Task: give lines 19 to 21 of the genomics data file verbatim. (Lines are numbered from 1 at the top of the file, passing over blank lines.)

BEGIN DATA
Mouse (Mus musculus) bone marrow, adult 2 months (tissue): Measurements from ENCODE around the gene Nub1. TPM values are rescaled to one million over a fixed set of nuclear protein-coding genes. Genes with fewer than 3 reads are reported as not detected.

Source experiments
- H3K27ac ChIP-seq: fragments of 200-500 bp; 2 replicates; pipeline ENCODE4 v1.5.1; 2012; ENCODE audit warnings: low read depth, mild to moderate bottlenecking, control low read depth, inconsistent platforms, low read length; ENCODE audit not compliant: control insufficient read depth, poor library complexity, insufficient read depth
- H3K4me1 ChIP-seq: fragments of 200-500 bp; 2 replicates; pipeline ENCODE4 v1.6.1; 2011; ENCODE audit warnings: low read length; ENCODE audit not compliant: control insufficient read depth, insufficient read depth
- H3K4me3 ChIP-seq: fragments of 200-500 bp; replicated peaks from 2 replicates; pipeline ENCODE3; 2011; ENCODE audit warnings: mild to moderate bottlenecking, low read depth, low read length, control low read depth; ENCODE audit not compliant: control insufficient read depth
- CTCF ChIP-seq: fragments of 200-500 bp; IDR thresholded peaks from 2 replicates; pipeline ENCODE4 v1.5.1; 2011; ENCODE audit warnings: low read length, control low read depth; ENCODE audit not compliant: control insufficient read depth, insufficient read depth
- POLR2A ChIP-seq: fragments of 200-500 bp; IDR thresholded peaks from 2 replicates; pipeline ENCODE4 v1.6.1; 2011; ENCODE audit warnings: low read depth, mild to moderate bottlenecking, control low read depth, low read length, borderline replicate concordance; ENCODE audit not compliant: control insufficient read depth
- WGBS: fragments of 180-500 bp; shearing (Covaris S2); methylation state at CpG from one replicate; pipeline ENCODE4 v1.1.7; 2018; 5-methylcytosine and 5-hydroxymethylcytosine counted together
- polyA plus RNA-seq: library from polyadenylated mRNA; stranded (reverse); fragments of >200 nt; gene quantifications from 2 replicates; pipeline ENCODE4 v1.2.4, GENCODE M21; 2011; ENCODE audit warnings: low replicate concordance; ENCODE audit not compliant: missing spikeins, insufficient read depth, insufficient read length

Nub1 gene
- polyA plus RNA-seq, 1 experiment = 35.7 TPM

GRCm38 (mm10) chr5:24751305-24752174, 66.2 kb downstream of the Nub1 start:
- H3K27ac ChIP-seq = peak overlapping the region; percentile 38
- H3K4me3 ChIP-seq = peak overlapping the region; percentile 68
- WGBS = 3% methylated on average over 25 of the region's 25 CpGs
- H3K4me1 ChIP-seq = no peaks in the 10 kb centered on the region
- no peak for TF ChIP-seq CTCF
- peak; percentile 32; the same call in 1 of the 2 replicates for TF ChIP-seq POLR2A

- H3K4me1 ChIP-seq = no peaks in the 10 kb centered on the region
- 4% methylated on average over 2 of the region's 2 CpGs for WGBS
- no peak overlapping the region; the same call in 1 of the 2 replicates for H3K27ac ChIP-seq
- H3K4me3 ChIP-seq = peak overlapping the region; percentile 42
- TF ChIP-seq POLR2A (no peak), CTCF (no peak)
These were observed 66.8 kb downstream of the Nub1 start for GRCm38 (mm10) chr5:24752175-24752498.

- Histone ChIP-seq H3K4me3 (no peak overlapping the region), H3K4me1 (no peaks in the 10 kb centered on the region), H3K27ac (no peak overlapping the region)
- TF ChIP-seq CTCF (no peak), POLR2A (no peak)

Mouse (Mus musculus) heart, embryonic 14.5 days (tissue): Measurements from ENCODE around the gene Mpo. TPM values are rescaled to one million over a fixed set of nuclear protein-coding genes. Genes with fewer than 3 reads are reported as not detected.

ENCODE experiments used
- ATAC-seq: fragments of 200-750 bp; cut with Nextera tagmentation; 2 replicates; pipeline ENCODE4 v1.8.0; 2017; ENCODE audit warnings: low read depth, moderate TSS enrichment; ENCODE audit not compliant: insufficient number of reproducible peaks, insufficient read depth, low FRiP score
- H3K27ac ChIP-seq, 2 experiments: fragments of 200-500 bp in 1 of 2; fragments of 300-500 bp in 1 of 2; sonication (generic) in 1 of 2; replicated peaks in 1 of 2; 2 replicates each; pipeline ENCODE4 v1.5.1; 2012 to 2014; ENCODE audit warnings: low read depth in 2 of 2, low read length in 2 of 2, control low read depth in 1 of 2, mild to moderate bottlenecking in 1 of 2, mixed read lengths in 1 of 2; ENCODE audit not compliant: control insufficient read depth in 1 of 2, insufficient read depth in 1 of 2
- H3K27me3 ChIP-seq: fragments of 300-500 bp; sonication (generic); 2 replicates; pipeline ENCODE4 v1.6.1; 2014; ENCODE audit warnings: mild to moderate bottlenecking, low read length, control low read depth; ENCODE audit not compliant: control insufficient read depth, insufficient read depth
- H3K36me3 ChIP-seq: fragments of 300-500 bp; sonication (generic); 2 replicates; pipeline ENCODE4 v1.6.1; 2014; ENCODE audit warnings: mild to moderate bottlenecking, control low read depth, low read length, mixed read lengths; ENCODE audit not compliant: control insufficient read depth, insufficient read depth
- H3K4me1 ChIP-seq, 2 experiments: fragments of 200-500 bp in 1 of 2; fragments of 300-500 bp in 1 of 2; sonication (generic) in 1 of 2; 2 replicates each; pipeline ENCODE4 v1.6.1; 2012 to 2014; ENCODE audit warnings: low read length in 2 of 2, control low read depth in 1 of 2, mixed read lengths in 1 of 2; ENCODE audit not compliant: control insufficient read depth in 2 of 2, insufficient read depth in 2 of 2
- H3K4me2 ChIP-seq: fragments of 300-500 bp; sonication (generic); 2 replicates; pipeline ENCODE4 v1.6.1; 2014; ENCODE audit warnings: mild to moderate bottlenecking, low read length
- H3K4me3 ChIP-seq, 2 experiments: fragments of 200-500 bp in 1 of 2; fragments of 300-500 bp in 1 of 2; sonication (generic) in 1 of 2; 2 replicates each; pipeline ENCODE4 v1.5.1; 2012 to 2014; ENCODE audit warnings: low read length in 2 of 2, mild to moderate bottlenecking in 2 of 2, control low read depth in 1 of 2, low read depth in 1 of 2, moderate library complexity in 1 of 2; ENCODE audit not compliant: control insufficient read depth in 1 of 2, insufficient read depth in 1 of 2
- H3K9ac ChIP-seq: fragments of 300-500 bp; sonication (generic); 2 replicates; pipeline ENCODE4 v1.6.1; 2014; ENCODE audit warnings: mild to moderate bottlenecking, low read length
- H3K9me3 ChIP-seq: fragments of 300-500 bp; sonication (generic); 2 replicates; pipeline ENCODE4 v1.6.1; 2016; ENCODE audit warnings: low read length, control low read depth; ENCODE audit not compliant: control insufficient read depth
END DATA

- H3K4me1 ChIP-seq = no peaks in the 10 kb centered on the region
- 4% methylated on average over 2 of the region's 2 CpGs for WGBS
- no peak overlapping the region; the same call in 1 of the 2 replicates for H3K27ac ChIP-seq